The pursuit of a mythical lake monster is hardly the only non-skeptical element to the movie, but to reveal more would be to give spoilers. The point being that, despite presenting some scattered bits of good science and logic (Eg. The notion that you can’t prove a negative, is fleetingly pointed out in one scene.) when it comes down to it, The Beast of Bottomless Lake is NOT a skeptical movie. Facing my skeptical peers with that knowledge was something that I was, quite frankly, petrified about. I hoped that they — and by ‘they’, I mean you — would be more interested in the general topic than the specific handling of it, but I had no way of really knowing. So at TAM7, I answered that question. I brought a late rough cut of the film with me and on Thursday night, before the conference was really in full-swing, I hosted a test-screening in (of all places) room 2012. (Indeed I met a number of Skeptic North bloggers at that screening.)

When they handed me my room key, I honestly thought it was a
practical joke that got played on all first time TAMers.

I won’t presume to put words in anyone’s mouths, but even with un-mixed sound, temporary music and half-finished effects, the feeling I got walking away from that screening was that I passed. Which is not to say that I didn’t have questions to respond to. And I know that I will continue to have to respond to the questions of fellow skeptics wondering why I couldn’t produce something that better presented critical thinking. The short — and perhaps a bit impertinent answer is “It’s fiction. You don’t think the galaxy was really saved by a half-trained whiny schmuck with a laser-sword and and overdose of a ‘magic virus’ from his half-robot Dad and his prune-faced boss, do you?” No, I didn’t think so. But you loved that movie. (Okay, perhaps I’m projecting a bit — that was the film that made me want to make movies.)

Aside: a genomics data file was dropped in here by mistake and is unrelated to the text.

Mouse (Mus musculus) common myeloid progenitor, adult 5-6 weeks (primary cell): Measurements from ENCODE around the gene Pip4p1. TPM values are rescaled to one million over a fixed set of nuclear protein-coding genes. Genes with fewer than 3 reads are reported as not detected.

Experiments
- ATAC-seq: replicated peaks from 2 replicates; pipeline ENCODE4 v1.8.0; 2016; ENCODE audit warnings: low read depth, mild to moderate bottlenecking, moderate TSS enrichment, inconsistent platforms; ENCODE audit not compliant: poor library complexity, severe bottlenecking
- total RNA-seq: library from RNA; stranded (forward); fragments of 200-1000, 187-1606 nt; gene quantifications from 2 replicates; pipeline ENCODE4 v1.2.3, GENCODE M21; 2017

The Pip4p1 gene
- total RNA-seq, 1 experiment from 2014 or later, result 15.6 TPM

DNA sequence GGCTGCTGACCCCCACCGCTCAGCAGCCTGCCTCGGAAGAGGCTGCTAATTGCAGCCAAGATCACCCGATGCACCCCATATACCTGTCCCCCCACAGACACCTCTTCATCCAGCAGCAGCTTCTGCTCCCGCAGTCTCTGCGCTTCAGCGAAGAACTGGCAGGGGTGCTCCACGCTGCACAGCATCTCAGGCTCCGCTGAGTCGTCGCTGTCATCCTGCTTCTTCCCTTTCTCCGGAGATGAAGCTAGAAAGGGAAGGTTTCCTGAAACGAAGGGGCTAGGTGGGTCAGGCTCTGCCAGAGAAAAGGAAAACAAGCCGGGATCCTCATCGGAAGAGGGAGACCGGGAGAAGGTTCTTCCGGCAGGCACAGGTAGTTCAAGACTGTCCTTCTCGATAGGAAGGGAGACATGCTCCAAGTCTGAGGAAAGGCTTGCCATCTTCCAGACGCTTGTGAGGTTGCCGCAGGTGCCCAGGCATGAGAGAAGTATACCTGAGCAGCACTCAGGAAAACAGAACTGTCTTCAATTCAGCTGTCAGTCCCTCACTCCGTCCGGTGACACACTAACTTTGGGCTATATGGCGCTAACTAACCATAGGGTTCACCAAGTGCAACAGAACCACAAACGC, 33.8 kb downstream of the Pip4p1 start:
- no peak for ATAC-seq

In search of a better — or at least less ‘in your face’ — answer I went last week to go and see a lecture by William B. Davis, hosted by the local CFI.

If you don’t know, or perhaps forgot, Bill Davis was an unknown Vancouver actor who took a role in a TV pilot where he was little more than a glorified background extra. He played a senior FBI agent who stands in the corner of a room smoking a cigarette in a scene. One thing led to another and the show became must-see TV for the mid-90s, and his enigmatic walk-on performance became the iconic villain known to X-philes as “Cancer Man.”